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Home Articles Flashpoints Letter to ScoMo, Dutton, Marise Payne re No First Use of Nuclear Weapons

Letter to ScoMo, Dutton, Marise Payne re No First Use of Nuclear Weapons

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Scott Morrison, Prime Minister
Senator Marise Payne, Foreign Minister
Peter Dutton MP,Minister for Defence
Anthony Albanese
Senator Penny Wong
Senators/HoR members
Dear Prime Minister Scott Morrison, Defence Minister Peter Dutton MP, and Foreign Minister Senator Marise Payne,
This is to urge the Australian Government to support the adoption by the US Biden administration, of policies of No First Use (NFU). Such policies and postures are already, with whatever caveats, in place in India and in China. In both cases, they seem to be built into actual force structures and postures, the recent flurry of news regarding silos construction in NW China notwithstanding.
Proposals for the adoption of NFU policies, and their implementation through confidence-building and operational measures, are attracting increasing political, media and public attention.
This is reflected, for example, in an Open letter signed by 1200 prominent individuals including former prime ministers, generals, and diplomats, promoting No First Use, which was sent to Presidents Vladimir Putin and Joe Biden just prior to their June 16 Summit in Geneva.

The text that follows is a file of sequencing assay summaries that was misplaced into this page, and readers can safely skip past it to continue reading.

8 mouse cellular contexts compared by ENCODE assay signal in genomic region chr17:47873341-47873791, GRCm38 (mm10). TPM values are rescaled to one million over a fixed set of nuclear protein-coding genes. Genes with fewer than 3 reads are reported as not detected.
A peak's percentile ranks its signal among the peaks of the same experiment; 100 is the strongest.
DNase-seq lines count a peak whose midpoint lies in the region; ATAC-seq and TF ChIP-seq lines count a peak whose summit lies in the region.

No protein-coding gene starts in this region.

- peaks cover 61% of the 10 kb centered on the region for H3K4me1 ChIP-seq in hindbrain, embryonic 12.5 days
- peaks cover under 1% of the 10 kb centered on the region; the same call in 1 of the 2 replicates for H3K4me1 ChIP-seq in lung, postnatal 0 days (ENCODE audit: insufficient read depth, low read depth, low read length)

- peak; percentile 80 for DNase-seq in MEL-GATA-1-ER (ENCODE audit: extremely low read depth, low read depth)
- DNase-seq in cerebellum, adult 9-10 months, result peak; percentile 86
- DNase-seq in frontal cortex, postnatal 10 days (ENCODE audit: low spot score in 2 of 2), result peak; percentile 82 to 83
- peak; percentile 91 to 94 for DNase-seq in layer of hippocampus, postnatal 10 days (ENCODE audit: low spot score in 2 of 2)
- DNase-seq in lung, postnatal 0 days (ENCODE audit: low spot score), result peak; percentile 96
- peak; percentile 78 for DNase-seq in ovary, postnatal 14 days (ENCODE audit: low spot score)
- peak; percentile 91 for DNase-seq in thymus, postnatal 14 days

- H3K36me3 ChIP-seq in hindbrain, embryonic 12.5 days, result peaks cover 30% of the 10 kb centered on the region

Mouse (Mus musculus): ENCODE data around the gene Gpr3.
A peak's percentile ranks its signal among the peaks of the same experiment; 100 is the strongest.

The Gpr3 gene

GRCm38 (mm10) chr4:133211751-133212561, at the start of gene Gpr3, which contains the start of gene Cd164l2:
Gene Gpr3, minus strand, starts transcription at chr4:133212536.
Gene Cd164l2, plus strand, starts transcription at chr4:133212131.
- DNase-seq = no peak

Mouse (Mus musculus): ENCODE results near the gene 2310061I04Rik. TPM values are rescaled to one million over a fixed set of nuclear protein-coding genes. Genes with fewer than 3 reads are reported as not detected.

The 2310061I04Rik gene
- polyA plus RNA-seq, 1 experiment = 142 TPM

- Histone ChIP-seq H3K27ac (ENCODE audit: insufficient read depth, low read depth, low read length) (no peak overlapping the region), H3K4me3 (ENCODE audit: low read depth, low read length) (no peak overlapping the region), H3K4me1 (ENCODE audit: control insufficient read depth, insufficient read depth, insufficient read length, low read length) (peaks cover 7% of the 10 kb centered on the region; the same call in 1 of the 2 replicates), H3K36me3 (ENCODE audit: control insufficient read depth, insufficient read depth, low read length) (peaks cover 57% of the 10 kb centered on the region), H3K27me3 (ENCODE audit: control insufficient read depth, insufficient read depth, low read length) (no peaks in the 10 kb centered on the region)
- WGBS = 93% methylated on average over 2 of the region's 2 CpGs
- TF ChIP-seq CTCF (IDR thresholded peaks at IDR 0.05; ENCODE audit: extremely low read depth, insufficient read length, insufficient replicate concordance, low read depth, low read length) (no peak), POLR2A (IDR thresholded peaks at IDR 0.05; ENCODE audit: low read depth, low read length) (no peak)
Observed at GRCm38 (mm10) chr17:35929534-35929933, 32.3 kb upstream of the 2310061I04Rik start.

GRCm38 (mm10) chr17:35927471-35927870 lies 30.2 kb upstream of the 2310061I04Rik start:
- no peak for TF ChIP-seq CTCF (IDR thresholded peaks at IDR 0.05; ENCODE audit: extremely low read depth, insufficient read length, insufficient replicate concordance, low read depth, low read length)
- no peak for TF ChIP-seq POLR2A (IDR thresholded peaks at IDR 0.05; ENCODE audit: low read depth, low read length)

In addition, there are initiatives supporting No First Use policies in a number of legislative/parliamentary bodies including the US Congress and the OSCE Parliamentary Assembly.
A letter has recently been sent to the Government of Japan, signed by nuclear weapons experts and former US defence secretary William Perry amongst others, urging that Government support the adoption by the Biden administration of a No First Use policy.
DFAT has expressed its concern over the growing risk of nuclear war, whether by deliberate intent, or (far more likely) via madness, miscalculation, malfunction, or malware.
With the Doomsday Clock at an unprecedented 100 minutes to metaphorical 'midnight', closer than it has ever been even in the depths of the Cold War,  concern by DFAT over 'strategic stability' is well-placed. Australia must do more to reduce nuclear risks, worldwide and to ourselves.
In this context, the commencement of strategic stability talks by the US and Russian Governments, and the reaffirmation by Presidents Putin and Biden of the Reagan-Gorbachev statement of Geneva (1985) that 'A Nuclear War Cannot be Won and Must never be Fought' is very welcome.
A letter was also sent to participants in the Strategic Stability talks urging that they prioritise No First Use.
A wide menu of nuclear risk reduction measures ranging from de-alerting to data-sharing to improved or resumed mil to mil hotlines communication, to avoidance of potentially provocative military exercises with nuclear-capable forces, is on the website of the Abolition 2000 Working Group on Nuclear Risk Reduction.